The Death of Her
Date Published24 August 2017
Price£ 14.99

The Death of Her

by Debbie Howells

A woman is attacked and left for dead in a field in Cornwall. She has no idea who she is, but she knows her young daughter is missing.


Charlotte Harrison lives in a remote house on the Cornish coast with her surfer boyfriend, Rick. Their relationship is an odd one. They seem to lead mostly separate lives, with Rick spending most of his time surfing and hanging out in a surfers’ bar, while Charlotte doesn’t seem to do an awful lot. There are heavy hints of a tragic backstory but in the early stages of the book there’s little to go on.

When a woman is attacked and left for dead in a field of maize, Charlotte sees an appeal on the local police’s Facebook page for information about the woman’s identity, as she has lost her memory. The woman is calling herself Evie, but Charlotte knows her as Jen Russell. Charlotte rouses herself from what seems to be a fairly habitual state of lethargy and phones the police to volunteer the information that she was at school with the mystery woman. DI Abbie Rose is keen to have Charlotte’s help, in the hope that meeting someone who knows her might help bring back her memory.

I picked up this book in the hope of it being a decent police procedural, but instead found myself dropped into the usual psychological thriller recipe that seems to go along the lines of ‘take a missing kid, throw into the mix another missing sprog from a decade or so ago, stir well and season with a heavy dose of unreliable narrator.’ You’d think by now this area of the genre would have reached saturation point with missing kids, but apparently not.

Charlotte is a difficult narrator to love. She’s self-absorbed to the point of obsession and only seems to want to get involved when it suits her. The attack victim – Evie or Jen, take your pick – is convinced that her own child has been abducted, but no one ever remembers seeing her with a child, and there are no traces of one in her house, not even on a forensic examination. The police take her claims seriously at first, and DI Rose even spends several nights in the house with the woman when she’s discharged from hospital.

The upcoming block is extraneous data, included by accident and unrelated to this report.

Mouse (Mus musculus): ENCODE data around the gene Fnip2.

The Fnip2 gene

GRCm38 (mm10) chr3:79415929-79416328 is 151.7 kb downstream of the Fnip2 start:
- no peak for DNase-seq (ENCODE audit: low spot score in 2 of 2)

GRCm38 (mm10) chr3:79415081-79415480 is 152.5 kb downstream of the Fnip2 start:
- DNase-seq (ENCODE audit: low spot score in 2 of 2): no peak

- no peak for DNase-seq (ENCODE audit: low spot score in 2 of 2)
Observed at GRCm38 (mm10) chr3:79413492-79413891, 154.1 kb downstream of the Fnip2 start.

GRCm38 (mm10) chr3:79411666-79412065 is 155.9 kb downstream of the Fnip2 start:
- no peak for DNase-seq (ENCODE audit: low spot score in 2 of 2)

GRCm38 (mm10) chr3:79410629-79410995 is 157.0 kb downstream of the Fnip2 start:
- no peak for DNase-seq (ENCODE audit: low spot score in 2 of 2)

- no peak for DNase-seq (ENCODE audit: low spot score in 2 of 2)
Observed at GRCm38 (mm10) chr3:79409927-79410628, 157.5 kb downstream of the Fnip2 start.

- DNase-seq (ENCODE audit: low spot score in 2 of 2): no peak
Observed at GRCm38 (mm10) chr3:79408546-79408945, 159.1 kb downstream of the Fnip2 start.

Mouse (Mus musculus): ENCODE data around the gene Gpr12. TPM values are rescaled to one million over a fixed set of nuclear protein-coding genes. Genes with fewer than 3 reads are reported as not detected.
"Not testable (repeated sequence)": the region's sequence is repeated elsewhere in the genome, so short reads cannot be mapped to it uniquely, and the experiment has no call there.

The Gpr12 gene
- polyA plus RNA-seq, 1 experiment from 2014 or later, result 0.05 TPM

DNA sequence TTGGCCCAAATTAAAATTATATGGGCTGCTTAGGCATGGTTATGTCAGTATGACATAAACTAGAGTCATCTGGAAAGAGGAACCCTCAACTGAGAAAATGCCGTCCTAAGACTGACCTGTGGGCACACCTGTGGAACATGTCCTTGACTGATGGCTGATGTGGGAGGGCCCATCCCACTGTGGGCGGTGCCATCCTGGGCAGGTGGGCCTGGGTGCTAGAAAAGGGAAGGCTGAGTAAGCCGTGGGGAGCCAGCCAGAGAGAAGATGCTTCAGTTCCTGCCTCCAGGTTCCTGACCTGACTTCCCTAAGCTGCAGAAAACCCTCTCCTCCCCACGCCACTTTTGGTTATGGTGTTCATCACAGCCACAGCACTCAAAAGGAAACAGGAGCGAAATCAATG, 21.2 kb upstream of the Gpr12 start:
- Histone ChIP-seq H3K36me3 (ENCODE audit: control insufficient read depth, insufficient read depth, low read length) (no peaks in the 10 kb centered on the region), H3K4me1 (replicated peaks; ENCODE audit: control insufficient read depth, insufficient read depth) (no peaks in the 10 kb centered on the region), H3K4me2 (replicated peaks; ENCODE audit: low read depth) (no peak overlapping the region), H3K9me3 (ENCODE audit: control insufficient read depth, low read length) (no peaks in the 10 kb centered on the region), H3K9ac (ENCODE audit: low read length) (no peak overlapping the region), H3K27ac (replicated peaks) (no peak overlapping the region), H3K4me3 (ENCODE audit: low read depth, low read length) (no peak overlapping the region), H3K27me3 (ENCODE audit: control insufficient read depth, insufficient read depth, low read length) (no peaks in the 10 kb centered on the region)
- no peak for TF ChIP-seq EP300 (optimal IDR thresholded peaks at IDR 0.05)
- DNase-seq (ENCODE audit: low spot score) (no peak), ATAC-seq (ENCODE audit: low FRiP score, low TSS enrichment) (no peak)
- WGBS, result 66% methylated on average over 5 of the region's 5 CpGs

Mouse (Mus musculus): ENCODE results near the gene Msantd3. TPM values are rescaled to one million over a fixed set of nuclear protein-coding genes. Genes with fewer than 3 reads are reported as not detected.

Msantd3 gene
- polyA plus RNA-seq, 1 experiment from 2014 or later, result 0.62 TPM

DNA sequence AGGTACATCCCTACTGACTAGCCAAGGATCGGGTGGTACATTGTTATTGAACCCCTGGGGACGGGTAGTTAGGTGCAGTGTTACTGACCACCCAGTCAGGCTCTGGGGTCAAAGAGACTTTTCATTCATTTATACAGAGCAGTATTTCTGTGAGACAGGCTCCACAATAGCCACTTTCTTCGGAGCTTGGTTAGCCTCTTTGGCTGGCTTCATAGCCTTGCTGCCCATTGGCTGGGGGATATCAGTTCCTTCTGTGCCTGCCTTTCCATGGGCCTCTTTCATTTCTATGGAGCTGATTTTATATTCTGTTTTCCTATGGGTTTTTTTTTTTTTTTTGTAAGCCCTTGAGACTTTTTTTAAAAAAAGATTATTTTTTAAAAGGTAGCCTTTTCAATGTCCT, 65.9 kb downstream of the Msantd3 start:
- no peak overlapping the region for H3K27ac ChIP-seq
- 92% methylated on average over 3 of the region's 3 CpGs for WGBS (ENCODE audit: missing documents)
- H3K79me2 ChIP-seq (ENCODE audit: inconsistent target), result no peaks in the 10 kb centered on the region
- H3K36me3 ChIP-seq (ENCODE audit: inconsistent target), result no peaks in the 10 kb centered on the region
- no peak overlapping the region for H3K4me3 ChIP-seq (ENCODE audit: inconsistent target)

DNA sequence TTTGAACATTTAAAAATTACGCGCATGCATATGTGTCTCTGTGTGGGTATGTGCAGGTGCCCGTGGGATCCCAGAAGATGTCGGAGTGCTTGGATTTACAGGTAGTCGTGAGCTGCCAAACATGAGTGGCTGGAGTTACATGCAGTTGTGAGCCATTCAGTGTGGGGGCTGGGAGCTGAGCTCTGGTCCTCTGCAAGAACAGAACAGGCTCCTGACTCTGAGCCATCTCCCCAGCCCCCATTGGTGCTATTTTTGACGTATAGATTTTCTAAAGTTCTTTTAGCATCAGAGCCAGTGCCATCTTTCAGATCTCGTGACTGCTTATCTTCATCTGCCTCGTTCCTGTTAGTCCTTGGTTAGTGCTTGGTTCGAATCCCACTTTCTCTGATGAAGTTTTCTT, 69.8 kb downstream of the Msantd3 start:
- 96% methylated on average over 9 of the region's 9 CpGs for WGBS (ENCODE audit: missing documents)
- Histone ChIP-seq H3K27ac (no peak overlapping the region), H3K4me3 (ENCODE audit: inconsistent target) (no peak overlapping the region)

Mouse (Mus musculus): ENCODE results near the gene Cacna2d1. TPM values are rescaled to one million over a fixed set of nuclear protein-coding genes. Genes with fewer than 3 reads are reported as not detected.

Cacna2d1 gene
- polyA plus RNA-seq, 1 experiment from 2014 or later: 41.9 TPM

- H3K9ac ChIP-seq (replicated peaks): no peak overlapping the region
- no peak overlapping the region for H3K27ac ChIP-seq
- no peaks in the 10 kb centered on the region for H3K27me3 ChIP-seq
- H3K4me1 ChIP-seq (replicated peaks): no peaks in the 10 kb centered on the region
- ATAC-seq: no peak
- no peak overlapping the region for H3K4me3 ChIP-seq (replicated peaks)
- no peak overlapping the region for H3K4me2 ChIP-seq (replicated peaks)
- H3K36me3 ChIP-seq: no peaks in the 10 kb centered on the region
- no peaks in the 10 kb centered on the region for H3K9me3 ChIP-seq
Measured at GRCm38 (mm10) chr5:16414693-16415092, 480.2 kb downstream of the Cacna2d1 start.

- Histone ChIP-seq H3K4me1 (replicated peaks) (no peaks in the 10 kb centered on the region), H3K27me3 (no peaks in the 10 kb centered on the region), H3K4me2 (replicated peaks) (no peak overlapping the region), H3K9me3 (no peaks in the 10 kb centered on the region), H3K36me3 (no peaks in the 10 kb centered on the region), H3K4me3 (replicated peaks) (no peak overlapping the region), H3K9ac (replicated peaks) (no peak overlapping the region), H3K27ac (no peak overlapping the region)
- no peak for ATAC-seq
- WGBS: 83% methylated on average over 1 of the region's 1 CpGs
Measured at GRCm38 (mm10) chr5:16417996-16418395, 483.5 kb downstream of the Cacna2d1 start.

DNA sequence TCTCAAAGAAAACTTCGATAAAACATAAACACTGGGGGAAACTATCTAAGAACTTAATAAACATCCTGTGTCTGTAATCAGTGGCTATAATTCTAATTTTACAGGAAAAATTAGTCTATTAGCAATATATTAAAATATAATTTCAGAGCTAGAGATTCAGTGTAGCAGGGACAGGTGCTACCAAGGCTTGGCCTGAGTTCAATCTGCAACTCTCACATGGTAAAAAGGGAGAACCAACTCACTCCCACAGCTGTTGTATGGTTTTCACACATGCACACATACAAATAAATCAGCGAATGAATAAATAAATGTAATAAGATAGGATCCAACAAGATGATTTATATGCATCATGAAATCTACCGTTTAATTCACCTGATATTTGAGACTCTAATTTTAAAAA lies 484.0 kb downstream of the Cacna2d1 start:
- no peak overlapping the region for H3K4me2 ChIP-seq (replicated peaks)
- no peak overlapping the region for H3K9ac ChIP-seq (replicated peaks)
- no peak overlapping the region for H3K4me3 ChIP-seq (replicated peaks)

Just as I was settling into Charlotte’s narration, there’s an abrupt shift to a third person narrative from the point of view of DCI Jack Bentley, recently returned to work after compassionate leave following the death of his son in a car accident. I finally got a whiff of the police procedural I’d been looking for, but I did roll my eyes at the crime fiction cliché of a copper with a troubled past called Jack!

There are also occasional chapters from the point of view of someone called Casey, presented in a different typeface, all date-stamped, which progress through time. I must admit I find this sort of device borderline irritating at best, and downright annoying at worst, as it makes me feel I have to spend time figuring out the relevance, when all I want to do is just settle into one narrative and get on with the book.

The Death of Her peddled rather too many clichés for my liking. There are only so many missing kids and suffering coppers that I can take, and the oblique hints at background nastiness from local Satanists didn’t succeed in creating atmosphere, even with the seemingly obligatory killing of domestic animals thrown in to darken things. I suspect that this sort of psychological thriller just isn’t my bag and is a classic case of your mileage might vary. There was certainly enough to intrigue and keep me on board to the end, so to that extent, the book succeeded.

Reviewed 31 March 2018 by Linda Wilson